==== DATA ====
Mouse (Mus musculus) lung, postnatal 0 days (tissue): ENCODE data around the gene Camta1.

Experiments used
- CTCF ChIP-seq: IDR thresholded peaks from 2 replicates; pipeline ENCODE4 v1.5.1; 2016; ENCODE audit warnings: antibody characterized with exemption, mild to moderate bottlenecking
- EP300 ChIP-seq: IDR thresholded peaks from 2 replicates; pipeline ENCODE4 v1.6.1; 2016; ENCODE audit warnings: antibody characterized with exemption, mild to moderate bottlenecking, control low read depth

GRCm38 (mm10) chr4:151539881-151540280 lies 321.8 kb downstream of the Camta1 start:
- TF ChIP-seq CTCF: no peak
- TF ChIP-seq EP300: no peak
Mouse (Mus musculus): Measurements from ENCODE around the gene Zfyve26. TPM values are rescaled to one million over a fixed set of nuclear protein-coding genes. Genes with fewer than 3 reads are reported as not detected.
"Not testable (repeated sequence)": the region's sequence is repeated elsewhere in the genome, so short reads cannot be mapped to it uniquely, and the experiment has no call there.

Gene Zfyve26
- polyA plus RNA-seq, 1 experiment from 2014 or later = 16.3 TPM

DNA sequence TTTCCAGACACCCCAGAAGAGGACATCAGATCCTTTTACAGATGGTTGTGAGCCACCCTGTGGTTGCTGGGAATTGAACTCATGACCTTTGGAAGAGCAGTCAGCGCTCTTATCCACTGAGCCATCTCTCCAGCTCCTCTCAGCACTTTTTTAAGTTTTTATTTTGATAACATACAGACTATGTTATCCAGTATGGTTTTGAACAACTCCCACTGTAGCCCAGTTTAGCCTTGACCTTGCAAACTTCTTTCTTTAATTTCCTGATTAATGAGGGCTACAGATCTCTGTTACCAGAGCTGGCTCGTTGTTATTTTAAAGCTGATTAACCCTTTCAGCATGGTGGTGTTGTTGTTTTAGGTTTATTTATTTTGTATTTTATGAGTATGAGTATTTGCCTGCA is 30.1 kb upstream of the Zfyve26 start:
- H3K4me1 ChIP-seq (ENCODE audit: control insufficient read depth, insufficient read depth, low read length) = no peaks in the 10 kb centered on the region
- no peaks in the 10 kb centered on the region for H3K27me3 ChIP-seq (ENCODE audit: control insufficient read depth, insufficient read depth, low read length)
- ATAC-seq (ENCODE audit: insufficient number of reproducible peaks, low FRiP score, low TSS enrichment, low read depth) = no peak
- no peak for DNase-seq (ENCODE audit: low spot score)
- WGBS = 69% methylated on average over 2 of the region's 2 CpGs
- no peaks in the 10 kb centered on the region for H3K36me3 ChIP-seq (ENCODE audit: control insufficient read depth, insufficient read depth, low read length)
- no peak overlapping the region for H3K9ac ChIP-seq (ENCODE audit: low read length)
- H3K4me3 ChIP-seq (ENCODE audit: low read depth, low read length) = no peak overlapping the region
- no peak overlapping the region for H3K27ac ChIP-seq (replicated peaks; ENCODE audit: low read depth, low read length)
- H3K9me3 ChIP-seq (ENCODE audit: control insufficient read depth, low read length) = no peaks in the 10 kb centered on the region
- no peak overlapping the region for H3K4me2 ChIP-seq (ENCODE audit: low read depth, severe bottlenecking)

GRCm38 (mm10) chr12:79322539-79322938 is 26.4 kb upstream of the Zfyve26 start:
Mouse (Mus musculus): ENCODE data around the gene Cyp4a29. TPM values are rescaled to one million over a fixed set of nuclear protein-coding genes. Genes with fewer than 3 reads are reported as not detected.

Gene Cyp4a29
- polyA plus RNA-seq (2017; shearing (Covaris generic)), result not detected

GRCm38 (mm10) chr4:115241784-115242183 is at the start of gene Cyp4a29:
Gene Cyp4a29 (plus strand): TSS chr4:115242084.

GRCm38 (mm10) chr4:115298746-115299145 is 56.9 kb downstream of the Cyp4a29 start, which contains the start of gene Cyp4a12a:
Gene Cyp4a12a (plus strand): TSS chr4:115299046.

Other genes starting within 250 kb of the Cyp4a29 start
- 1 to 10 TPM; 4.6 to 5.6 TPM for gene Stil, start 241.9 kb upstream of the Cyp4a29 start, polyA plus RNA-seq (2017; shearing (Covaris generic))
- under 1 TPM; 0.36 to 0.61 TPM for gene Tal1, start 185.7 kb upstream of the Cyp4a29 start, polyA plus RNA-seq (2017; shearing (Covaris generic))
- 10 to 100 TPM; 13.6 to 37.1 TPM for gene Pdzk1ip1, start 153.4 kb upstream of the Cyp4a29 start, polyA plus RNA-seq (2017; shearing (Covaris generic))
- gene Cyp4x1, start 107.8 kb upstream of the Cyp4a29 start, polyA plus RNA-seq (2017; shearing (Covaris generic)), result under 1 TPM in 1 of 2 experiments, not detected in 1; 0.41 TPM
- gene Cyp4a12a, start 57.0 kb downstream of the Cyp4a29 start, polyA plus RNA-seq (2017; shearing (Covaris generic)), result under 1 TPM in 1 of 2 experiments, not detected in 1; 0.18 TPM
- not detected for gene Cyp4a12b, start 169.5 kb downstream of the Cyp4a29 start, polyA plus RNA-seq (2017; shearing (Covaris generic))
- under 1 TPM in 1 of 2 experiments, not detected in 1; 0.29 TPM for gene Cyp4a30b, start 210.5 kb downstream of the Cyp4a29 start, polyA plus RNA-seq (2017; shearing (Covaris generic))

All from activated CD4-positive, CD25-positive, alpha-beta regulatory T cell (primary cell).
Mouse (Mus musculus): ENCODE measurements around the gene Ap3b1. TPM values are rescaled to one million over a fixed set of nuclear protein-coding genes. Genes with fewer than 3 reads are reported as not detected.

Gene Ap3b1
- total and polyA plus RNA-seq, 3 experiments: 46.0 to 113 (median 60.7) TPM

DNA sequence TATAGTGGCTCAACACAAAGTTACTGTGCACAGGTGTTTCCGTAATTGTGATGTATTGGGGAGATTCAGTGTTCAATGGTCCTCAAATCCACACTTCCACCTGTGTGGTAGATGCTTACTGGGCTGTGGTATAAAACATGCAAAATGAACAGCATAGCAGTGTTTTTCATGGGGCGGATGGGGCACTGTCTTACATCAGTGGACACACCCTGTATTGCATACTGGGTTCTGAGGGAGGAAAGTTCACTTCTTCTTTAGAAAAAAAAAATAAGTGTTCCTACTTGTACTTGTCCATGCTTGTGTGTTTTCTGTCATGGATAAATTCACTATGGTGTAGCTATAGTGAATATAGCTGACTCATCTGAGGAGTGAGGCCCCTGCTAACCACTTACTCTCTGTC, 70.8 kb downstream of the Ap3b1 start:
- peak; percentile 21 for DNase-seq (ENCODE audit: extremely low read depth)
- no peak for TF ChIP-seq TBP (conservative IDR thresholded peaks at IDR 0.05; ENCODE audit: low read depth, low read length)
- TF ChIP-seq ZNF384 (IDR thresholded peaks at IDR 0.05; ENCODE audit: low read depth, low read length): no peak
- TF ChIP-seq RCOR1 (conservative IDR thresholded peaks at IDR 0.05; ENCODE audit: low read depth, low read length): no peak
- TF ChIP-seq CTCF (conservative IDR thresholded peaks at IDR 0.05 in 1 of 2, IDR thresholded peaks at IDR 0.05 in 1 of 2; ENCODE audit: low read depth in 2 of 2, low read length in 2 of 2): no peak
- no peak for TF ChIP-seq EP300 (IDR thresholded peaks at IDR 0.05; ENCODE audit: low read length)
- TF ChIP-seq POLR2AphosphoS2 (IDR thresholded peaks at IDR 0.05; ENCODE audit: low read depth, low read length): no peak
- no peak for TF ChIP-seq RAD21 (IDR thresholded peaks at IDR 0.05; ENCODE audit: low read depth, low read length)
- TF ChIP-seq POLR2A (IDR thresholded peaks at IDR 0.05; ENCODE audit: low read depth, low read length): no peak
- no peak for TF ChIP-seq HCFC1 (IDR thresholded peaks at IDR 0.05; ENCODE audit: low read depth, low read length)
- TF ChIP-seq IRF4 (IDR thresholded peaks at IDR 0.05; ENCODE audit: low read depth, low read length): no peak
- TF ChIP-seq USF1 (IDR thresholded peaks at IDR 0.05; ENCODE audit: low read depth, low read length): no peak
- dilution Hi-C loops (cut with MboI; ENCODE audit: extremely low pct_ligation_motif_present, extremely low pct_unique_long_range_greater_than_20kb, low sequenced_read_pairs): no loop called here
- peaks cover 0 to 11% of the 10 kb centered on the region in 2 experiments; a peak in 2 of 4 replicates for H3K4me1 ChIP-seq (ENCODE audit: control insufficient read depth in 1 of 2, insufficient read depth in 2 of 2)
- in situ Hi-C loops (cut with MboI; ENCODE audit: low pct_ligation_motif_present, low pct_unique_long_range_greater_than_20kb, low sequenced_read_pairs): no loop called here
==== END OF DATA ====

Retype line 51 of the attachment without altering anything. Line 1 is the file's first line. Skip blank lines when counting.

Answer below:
- TF ChIP-seq POLR2AphosphoS2 (IDR thresholded peaks at IDR 0.05; ENCODE audit: low read depth, low read length): no peak